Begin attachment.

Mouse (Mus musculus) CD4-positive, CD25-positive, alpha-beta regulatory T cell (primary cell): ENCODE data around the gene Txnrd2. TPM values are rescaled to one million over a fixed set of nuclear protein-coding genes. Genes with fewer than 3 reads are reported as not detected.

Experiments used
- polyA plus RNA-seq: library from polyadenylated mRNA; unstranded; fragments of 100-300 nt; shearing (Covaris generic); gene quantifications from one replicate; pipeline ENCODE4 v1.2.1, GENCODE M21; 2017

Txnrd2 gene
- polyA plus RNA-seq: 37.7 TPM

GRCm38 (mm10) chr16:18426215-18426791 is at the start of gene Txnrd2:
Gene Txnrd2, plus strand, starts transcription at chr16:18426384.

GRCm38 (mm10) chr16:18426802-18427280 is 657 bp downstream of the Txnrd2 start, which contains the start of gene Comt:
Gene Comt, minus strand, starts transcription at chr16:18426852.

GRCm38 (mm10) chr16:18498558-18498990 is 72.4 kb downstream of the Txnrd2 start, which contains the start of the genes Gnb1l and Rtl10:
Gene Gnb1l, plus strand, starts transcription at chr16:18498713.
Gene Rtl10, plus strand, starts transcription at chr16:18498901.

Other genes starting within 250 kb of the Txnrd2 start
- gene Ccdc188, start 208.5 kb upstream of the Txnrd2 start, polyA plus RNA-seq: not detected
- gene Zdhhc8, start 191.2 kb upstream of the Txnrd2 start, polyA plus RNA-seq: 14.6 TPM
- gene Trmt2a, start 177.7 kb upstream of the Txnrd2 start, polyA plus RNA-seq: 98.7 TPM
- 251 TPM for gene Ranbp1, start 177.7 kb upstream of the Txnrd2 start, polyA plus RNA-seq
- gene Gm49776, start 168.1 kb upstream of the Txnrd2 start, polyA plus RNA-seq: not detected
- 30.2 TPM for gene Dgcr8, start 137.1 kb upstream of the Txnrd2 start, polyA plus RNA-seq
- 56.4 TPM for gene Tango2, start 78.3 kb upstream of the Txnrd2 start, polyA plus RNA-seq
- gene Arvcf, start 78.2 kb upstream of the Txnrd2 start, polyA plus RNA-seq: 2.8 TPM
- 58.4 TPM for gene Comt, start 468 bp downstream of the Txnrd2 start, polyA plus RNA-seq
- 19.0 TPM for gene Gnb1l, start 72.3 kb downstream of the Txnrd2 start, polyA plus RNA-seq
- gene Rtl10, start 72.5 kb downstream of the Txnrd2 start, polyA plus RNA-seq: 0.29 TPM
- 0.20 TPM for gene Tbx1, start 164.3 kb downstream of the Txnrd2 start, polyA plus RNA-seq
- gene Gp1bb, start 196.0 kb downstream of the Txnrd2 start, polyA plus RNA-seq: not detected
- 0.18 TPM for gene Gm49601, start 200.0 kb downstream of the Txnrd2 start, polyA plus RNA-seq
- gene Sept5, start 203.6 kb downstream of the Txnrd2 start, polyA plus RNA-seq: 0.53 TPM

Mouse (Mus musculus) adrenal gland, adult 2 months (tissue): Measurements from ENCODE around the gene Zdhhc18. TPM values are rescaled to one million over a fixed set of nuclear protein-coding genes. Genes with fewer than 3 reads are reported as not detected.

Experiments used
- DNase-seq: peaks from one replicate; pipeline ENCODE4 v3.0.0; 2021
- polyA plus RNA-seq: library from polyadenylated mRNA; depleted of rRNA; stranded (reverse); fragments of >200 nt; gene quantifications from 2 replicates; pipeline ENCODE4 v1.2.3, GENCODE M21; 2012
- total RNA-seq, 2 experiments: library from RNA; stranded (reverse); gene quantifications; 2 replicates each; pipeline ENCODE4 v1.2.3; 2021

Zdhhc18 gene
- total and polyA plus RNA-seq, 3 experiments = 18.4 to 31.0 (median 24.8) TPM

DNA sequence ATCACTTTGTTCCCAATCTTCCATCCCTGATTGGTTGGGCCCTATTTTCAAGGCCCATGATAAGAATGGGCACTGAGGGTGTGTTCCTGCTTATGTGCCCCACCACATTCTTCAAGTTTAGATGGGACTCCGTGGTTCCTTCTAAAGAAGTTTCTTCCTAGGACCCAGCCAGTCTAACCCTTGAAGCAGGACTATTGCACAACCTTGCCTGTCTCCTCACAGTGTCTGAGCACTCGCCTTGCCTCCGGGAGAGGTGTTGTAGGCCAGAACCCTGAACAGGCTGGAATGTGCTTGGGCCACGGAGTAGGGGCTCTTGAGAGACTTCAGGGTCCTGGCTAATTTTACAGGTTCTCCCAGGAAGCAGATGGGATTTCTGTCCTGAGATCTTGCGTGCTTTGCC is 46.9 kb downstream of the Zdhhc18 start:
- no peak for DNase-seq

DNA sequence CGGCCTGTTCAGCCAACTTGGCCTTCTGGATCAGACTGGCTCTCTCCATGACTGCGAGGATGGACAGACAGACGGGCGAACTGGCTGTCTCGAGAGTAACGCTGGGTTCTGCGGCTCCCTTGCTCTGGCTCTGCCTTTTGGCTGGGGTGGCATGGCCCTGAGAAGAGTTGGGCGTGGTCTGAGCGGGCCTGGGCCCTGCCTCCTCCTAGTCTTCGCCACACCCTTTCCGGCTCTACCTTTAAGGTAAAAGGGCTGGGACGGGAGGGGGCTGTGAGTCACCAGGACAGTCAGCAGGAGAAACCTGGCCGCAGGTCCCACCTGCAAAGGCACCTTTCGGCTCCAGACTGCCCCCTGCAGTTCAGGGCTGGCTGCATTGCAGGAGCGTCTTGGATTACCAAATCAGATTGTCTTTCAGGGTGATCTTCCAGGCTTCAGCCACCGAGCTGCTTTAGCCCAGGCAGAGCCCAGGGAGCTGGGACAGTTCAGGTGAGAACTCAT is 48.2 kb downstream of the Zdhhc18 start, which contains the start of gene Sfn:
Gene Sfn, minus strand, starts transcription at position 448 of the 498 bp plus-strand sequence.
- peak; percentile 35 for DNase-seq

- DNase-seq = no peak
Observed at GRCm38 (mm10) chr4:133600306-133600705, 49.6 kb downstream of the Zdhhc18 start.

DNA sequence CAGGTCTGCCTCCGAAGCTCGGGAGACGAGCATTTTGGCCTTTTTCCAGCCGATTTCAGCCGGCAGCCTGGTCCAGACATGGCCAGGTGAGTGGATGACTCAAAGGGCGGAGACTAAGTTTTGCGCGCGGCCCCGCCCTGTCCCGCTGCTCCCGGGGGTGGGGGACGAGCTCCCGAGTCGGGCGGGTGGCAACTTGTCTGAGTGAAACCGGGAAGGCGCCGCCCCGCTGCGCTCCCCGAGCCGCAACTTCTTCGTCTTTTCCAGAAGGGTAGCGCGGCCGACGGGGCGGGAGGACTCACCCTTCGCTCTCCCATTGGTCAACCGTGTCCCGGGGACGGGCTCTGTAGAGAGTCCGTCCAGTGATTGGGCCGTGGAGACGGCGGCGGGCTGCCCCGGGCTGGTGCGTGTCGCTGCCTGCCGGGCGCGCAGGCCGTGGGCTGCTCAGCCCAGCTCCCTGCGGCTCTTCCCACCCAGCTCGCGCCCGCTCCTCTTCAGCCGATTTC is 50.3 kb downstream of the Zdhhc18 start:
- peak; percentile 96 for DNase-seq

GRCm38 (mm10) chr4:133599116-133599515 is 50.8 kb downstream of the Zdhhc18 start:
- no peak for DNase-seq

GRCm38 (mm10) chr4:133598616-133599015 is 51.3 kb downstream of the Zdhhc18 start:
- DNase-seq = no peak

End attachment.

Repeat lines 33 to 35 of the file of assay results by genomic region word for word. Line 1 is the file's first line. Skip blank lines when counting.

- total RNA-seq, 2 experiments: library from RNA; stranded (reverse); gene quantifications; 2 replicates each; pipeline ENCODE4 v1.2.3; 2021

Zdhhc18 gene
- total and polyA plus RNA-seq, 3 experiments = 18.4 to 31.0 (median 24.8) TPM